Ku Phanna (กู่พันนา), about an hour northwest of Sakon Nakhon city, is the northernmost Khmer ruin; beating Wat Phra Si Rattana Mahathat by about 1/100th of a degree latitude . It’s one of the many arogayasala (hospital) temples built across the empire by King Jayavarman VII (r. 1182-1219) in the early 13th century. Everything was built with laterite and enough is still standing to make a visit enjoyable.
The most impressive feature now is the cross-shaped eastern gopura, which stands mostly complete with only the very top of the roof missing. One of its two side chambers has a shrine with several modern Buddha images. The enclosure, measuring about 25 x 34 meters is also mostly complete and has no other entrances.
The central sanctuary has a single tower with three false doors and a front mandapa with one window, on the south side. The tops of both are gone, as is any carved sandstone that may have been part of the building. Perhaps it never had many (or any) carvings because there’s one piece of a pillaster at the front door and it has not been carved at all. An original sandstone pedestal, broken into many pieces, sits in the tower, but the small Buddha on it is modern. The shrine in the gopura gets more attention than this one.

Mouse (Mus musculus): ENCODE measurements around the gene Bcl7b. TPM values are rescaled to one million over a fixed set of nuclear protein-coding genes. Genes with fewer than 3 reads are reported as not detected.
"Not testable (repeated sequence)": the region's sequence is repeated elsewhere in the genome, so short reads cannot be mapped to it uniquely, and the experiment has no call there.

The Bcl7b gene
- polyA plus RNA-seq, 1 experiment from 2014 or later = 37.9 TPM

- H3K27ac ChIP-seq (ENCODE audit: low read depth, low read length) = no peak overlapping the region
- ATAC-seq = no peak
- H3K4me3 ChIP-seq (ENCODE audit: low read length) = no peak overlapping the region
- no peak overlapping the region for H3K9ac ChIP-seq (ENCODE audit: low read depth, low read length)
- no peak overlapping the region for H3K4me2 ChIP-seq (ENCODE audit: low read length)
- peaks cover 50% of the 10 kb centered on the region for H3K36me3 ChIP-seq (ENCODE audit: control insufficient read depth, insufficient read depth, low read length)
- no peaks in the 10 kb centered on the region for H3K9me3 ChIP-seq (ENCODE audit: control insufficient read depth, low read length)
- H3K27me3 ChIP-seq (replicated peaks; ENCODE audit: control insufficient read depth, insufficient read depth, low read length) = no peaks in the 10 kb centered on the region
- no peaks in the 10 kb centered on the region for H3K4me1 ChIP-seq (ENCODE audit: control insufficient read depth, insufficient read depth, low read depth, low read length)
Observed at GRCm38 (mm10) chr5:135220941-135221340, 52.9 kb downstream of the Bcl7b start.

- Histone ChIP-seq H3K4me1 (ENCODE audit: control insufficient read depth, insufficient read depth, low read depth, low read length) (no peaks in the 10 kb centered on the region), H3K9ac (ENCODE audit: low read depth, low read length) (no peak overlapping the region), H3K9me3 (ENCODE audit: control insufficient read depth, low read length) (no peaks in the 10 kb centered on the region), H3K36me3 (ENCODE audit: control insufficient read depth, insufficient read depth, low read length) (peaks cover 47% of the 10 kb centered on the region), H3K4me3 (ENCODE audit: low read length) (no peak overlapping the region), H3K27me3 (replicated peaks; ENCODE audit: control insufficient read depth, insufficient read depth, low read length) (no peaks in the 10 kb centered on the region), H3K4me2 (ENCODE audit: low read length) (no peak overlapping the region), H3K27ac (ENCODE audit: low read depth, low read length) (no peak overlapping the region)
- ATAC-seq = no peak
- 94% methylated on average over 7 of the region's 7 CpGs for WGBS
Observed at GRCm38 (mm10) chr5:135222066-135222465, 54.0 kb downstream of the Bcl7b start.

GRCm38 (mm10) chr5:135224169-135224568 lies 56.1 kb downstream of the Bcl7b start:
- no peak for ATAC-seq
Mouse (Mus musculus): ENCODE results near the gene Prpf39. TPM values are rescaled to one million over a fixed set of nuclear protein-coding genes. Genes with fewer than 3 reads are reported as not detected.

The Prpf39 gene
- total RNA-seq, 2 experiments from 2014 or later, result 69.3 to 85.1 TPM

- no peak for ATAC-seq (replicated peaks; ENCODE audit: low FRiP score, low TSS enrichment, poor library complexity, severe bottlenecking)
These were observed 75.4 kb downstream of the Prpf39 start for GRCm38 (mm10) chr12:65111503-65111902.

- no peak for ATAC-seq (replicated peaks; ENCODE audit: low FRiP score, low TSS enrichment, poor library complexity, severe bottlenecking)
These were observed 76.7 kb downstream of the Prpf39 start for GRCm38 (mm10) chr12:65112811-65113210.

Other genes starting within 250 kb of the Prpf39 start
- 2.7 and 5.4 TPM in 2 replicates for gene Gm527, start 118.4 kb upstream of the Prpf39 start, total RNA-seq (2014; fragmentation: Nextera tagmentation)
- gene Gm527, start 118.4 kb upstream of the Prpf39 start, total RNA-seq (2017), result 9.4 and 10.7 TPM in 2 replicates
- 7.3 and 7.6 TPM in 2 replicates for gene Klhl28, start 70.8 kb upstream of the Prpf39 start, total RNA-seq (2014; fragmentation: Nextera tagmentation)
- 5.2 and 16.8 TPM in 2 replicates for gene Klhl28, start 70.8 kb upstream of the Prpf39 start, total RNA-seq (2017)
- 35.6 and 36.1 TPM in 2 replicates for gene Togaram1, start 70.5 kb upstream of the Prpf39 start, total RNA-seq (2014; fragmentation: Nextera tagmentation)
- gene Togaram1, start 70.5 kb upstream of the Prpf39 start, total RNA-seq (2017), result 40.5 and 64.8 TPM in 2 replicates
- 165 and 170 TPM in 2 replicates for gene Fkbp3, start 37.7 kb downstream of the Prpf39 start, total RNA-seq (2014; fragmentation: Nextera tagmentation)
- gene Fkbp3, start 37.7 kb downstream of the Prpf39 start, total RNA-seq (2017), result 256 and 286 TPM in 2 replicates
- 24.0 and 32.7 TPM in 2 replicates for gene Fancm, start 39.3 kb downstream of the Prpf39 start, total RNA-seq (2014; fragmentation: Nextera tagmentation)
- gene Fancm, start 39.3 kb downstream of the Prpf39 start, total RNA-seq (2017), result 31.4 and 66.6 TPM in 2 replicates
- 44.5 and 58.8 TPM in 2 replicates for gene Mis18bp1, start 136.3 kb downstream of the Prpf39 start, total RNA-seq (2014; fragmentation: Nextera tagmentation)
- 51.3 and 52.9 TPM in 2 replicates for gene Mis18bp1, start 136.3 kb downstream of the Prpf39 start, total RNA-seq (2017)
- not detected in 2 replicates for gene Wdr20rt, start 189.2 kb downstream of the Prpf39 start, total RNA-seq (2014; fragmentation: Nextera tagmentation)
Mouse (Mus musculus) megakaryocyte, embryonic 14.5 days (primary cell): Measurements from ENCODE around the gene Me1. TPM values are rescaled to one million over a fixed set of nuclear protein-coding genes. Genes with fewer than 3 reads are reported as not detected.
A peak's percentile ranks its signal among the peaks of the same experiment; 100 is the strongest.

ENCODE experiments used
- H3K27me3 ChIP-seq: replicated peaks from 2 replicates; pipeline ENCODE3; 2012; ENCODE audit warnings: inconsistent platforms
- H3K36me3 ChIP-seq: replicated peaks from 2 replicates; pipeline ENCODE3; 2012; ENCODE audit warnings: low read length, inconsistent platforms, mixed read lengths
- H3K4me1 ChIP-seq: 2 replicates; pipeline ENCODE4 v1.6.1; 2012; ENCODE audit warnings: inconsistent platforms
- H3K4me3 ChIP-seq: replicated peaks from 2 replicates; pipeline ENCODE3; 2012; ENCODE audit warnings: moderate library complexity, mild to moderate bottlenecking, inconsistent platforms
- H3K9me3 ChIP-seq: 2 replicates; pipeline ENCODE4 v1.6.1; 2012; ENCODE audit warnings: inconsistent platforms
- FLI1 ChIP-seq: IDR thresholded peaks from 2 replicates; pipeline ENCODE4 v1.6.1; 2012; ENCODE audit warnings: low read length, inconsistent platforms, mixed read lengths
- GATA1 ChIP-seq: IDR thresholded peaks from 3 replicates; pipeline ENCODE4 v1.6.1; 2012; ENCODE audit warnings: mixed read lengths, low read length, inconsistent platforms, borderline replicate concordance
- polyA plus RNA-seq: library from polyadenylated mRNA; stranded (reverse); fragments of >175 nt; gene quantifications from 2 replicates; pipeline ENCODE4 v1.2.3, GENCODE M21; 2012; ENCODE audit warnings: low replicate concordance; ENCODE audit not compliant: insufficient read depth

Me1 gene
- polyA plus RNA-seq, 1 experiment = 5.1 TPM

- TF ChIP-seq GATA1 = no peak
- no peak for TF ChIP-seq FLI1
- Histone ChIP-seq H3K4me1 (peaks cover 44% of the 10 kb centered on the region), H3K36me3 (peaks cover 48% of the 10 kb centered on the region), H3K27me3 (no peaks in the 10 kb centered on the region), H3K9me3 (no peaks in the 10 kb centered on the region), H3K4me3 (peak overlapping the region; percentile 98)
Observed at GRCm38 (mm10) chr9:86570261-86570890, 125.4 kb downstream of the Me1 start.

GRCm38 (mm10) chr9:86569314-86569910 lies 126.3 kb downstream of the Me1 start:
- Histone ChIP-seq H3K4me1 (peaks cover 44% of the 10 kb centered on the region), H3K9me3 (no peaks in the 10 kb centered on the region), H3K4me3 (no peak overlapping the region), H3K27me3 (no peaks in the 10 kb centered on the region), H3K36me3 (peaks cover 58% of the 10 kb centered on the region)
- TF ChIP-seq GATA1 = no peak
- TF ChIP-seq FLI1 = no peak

Also inside the enclosure is one small bannalai, but only the base remains. Outside the enclosure is a small pond lined by terraced laterite steps. It has water year-round. There’s no visible evidence of a moat or a baray. A few big sandstone blocks, probably door frames, are stacked up next to the parking area and a pile of random blocks (almost all laterite) not used during the restoration sit to the southwest, next to what we’ll call “public” toilets.
Several Bayon-style sculptures of gods and bodhisattvas were unearthed during the Fine Arts Department’s restoration in 1999 and have been taken to museums. Someone in the village told us that there was an ancient shiva linga in a shrine at the temple east of the site, Wat Pa Phanna. We assumed it was related to the Khmer site. But it turned out the shrine had eight Dvaravati-era bai sema boundary markers, one of which cracked or was carved into a phallic shape. This temple also has a little museum (always locked, but you don’t need to find a monk with the keys because you can see almost everything through the window) with a few Ban Chiang era pots and bones recovered in the area plus some cobweb-covered cotton-weaving equipment. A women’s group up on the highway just went of the village does weaving.
Location – Ban Phanna, Tambon Phanna, Amphoe Sawang Daen Din, Sakon Nakhon Province
Other Names – Prasat Ban Phanna (ปราสาทบ้านพันนา)